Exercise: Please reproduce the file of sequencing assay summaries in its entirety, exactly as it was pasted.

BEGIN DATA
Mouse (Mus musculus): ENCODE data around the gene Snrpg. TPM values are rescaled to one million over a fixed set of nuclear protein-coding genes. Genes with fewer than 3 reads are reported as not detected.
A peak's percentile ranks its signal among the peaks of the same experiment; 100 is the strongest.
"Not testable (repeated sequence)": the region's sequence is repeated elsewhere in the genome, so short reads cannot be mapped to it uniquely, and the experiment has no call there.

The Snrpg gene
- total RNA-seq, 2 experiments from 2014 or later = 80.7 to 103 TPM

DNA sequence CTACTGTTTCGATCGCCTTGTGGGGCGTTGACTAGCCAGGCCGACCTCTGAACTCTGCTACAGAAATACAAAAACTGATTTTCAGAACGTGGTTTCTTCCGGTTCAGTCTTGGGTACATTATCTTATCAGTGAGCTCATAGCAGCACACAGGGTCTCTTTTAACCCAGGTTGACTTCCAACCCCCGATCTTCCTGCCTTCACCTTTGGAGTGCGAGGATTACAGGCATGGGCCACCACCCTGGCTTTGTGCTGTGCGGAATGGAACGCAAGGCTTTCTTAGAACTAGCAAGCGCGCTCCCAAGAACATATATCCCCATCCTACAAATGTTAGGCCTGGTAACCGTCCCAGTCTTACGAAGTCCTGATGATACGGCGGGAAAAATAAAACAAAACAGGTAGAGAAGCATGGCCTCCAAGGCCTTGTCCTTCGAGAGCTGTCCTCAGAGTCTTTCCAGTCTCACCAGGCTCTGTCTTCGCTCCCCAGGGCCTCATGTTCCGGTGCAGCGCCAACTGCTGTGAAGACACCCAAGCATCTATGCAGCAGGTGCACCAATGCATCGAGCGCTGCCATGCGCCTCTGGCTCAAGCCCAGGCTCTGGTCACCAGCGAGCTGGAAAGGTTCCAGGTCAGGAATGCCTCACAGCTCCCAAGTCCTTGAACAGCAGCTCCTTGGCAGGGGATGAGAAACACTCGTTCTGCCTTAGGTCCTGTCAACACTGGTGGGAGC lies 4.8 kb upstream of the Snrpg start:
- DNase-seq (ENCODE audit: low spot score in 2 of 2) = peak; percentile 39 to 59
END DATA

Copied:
Mouse (Mus musculus): ENCODE data around the gene Snrpg. TPM values are rescaled to one million over a fixed set of nuclear protein-coding genes. Genes with fewer than 3 reads are reported as not detected.
A peak's percentile ranks its signal among the peaks of the same experiment; 100 is the strongest.
"Not testable (repeated sequence)": the region's sequence is repeated elsewhere in the genome, so short reads cannot be mapped to it uniquely, and the experiment has no call there.

The Snrpg gene
- total RNA-seq, 2 experiments from 2014 or later = 80.7 to 103 TPM

DNA sequence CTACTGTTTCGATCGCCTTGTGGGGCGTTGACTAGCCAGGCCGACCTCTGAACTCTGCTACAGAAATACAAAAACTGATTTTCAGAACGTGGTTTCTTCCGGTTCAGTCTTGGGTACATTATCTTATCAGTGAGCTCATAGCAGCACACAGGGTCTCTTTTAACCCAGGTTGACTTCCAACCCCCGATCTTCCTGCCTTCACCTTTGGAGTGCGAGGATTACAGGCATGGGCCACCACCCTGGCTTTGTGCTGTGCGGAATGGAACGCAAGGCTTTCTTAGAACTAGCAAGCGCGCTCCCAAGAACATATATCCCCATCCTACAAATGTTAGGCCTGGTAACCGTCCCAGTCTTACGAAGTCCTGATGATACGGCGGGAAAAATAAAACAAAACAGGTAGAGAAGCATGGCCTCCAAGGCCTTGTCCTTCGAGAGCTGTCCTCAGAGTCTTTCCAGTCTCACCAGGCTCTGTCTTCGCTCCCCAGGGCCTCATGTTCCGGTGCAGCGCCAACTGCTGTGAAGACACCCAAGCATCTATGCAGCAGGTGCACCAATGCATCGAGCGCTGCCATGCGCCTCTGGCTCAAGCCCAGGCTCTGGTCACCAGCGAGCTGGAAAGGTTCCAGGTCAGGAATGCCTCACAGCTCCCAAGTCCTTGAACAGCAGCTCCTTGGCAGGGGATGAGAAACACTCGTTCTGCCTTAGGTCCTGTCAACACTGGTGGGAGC lies 4.8 kb upstream of the Snrpg start:
- DNase-seq (ENCODE audit: low spot score in 2 of 2) = peak; percentile 39 to 59